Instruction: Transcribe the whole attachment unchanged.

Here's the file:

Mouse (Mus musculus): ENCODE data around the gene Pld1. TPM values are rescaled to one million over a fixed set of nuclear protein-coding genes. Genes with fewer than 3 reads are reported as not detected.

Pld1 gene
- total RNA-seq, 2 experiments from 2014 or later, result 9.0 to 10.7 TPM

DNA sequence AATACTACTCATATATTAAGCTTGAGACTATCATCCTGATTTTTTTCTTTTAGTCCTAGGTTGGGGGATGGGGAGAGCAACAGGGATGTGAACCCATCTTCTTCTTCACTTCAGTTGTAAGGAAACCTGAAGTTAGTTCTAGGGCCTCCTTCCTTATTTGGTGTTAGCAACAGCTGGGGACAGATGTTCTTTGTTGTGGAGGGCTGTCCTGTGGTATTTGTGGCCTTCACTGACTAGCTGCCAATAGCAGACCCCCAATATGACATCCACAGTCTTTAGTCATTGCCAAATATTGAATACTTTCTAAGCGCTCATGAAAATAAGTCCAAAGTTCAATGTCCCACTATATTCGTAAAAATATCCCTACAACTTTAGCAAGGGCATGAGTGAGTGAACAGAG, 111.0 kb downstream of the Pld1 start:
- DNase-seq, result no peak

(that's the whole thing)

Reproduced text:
Mouse (Mus musculus): ENCODE data around the gene Pld1. TPM values are rescaled to one million over a fixed set of nuclear protein-coding genes. Genes with fewer than 3 reads are reported as not detected.

Pld1 gene
- total RNA-seq, 2 experiments from 2014 or later, result 9.0 to 10.7 TPM

DNA sequence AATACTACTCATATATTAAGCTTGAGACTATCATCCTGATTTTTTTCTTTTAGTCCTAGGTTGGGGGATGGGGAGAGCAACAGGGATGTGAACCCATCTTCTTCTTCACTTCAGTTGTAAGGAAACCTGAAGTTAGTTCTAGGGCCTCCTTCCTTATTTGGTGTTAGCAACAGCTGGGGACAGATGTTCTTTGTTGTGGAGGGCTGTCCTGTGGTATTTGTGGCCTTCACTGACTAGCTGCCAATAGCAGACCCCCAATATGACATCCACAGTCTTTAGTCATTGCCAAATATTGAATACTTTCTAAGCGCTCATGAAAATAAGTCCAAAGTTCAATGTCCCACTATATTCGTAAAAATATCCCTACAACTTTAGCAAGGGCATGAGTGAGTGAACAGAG, 111.0 kb downstream of the Pld1 start:
- DNase-seq, result no peak